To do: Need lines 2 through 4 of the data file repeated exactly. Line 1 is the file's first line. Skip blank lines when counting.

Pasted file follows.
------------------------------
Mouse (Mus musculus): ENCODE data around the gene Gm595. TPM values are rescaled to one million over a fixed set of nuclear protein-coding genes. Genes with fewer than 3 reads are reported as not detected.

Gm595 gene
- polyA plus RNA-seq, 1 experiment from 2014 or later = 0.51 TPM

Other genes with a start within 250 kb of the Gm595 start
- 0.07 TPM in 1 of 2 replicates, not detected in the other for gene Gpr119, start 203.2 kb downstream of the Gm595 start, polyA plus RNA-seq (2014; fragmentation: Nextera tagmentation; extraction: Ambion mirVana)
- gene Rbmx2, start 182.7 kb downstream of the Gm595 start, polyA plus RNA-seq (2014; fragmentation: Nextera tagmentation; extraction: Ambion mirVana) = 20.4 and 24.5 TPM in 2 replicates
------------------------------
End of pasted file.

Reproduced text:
Gm595 gene
- polyA plus RNA-seq, 1 experiment from 2014 or later = 0.51 TPM

Other genes with a start within 250 kb of the Gm595 start